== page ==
When we were walking back from getting ice cream, we had the following discussion:
Amelia: “So mama, can you guess what my favorite part was?”
Me: “Watching the movie?”
Amelia: “Yes, and…?”
Me: “Going out for breakfast with mama?”
Amelia: “Yes, and…?”
Me: “Getting your ice cream cone?”
Amelia: “Yes, and…? I’ll give you a hint. It starts with a T.”
Me: “Taking the braces off? I don’t know!!!”
Amelia: “THE TUNNEL!!! It was so fun!”
She’s an amazing kid, that one. Finds a way to have fun during an MRI. Go figure. Oh, and the happy ending to the story? The results were completely normal. So, let’s hope she brings that happy-go-lucky attitude to the physical therapist’s when we go. And let’s hope that I do, too.
June 30, 2010
I am typing this on my computer, by flashlight, with a battery-operated fan at my side to cool me off. Why? Because yesterday, my neighborhood was hit by a verified tornado.
I live in the suburbs of Long Island, right outside of New York City. This is not tornado country. Yes, an actual hurricane has actually passed us by a couple of times. And Nor’easters and blizzards are not uncommon. But tornado – never. And based on the devastation this tiny tornado has left, I am not very eager to move to REAL tornado country. We have no electricity and were told that it will take close to a week to get the power lines up and running again. I am not exaggerating when I say that there is a tree or tree limb on top of every neighbor’s house around me, including ours. Only a scant few streets are passable due to downed telephone poles and draping electric cables all over the streets and properties. Large trees have been uprooted by their bases and are lying either across streets, the owner’s property, or worse, on top of or inside of their homes. I have never witnessed anything like this before in my life. And, more amazingly, I summoned it.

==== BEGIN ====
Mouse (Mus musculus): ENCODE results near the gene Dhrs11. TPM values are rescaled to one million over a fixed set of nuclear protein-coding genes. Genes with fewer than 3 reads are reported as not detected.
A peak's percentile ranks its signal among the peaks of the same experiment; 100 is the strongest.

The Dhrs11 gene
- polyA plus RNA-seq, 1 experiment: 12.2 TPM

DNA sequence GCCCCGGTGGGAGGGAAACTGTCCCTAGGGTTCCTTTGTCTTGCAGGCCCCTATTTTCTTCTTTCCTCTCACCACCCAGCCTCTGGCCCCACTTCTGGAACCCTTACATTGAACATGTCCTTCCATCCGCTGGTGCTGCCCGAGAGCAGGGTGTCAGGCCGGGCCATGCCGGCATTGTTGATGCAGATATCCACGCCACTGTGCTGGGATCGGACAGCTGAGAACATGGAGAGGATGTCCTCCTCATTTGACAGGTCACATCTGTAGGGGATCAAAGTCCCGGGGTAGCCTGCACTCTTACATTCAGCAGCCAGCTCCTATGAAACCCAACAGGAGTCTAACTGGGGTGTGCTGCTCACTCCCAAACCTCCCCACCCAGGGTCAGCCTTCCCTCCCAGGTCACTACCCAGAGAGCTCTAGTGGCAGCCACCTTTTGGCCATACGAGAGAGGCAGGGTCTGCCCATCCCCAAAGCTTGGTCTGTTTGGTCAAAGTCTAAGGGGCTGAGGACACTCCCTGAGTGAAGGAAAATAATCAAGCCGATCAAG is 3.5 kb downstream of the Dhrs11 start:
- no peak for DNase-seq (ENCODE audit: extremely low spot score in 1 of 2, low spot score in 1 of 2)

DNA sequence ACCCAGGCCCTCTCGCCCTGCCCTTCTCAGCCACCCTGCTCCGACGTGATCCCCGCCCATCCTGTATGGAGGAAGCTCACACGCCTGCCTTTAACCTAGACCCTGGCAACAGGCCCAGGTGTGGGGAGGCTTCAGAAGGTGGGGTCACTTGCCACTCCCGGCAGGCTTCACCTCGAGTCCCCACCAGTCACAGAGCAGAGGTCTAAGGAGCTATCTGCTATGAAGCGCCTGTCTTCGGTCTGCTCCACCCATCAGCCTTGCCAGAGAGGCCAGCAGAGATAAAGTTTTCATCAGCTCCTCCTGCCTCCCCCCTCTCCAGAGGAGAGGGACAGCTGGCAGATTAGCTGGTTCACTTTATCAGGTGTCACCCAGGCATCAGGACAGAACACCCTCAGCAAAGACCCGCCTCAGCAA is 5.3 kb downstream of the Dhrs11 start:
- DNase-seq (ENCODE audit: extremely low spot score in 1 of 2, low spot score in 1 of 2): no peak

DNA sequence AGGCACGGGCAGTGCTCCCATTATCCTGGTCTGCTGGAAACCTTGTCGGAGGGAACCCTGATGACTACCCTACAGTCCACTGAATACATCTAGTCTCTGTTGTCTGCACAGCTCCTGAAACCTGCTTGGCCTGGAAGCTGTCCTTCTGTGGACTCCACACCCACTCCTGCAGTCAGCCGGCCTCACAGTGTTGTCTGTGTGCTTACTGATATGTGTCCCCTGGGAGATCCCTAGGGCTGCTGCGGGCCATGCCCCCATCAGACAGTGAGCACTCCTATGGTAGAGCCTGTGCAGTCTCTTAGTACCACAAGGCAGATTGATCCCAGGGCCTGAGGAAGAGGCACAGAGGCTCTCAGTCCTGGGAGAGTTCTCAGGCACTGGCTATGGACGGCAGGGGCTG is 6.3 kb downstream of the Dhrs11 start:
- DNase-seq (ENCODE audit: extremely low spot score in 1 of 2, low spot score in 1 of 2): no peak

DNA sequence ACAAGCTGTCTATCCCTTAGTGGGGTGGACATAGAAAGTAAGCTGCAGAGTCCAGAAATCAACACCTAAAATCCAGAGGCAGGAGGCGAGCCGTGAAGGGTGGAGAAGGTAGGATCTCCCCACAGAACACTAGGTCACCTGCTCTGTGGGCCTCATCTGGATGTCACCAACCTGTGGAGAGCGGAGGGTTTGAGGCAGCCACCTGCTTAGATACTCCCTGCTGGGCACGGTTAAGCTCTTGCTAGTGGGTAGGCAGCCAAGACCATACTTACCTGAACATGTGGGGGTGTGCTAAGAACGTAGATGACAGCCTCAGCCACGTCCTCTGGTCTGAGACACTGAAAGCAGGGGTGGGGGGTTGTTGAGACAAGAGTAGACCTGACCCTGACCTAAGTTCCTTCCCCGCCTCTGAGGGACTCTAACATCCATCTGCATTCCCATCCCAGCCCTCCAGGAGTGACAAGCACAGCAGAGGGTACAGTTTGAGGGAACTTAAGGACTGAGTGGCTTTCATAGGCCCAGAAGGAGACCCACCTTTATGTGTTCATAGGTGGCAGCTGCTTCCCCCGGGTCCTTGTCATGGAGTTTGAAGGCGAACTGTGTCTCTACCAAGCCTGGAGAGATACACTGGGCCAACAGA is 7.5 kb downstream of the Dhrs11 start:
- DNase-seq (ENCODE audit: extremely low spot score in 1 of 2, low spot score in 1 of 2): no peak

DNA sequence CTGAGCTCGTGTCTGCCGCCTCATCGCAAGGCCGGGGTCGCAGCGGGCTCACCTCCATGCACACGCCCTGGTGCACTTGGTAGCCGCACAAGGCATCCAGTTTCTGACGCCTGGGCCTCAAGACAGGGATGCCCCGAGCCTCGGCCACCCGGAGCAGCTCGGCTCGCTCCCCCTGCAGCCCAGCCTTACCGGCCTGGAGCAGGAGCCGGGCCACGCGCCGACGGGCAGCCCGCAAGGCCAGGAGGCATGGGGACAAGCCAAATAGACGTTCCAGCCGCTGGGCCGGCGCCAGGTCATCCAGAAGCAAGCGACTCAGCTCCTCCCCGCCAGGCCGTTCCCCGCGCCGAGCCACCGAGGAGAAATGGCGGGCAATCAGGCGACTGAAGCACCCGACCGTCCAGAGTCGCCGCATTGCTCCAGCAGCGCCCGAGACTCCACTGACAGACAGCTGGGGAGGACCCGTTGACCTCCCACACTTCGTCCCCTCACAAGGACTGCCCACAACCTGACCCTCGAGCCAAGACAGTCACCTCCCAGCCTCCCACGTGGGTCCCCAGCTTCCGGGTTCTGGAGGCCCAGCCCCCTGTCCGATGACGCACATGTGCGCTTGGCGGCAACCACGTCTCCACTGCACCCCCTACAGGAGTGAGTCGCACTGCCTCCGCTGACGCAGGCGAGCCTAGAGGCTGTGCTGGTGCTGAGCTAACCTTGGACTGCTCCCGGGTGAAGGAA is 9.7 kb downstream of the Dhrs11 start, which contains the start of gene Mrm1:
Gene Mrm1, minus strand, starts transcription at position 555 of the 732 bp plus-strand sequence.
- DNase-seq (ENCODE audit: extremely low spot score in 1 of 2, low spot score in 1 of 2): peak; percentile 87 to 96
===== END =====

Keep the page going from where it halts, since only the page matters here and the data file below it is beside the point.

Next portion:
As many of you are aware, my husband and I are not legally separated, but we are living in two separate areas of our house, along with our son. For our son’s sake, my husband and I have been getting along fairly amicably. I find this mind-boggling since I continually unearth reason to resent or dislike my spouse more and more as time goes by.
Both my husband and I want full custody of our son. And each of our lawyers advised us that if either one of us were to live outside of our present home, it would be legally considered “abandonment”, and the one who left would forfeit their “right” to be considered our son’s primary custodian. Thus, our absurd living situation.
Yesterday, about 15 minutes before the weather erupted, my husband came to me first to discuss how great we are as parents to our son, especially given the situation we are in. He then asked, again, for us to become officially, legally separated. The last time he asked was about 6 months ago, and when I asked him why, his response was, “I don’t know.” So this time, again I asked why, and I got the same response of “I don’t know. I just think it would be better for us.” It was at that moment that I felt like I summoned the wrath from the heavens.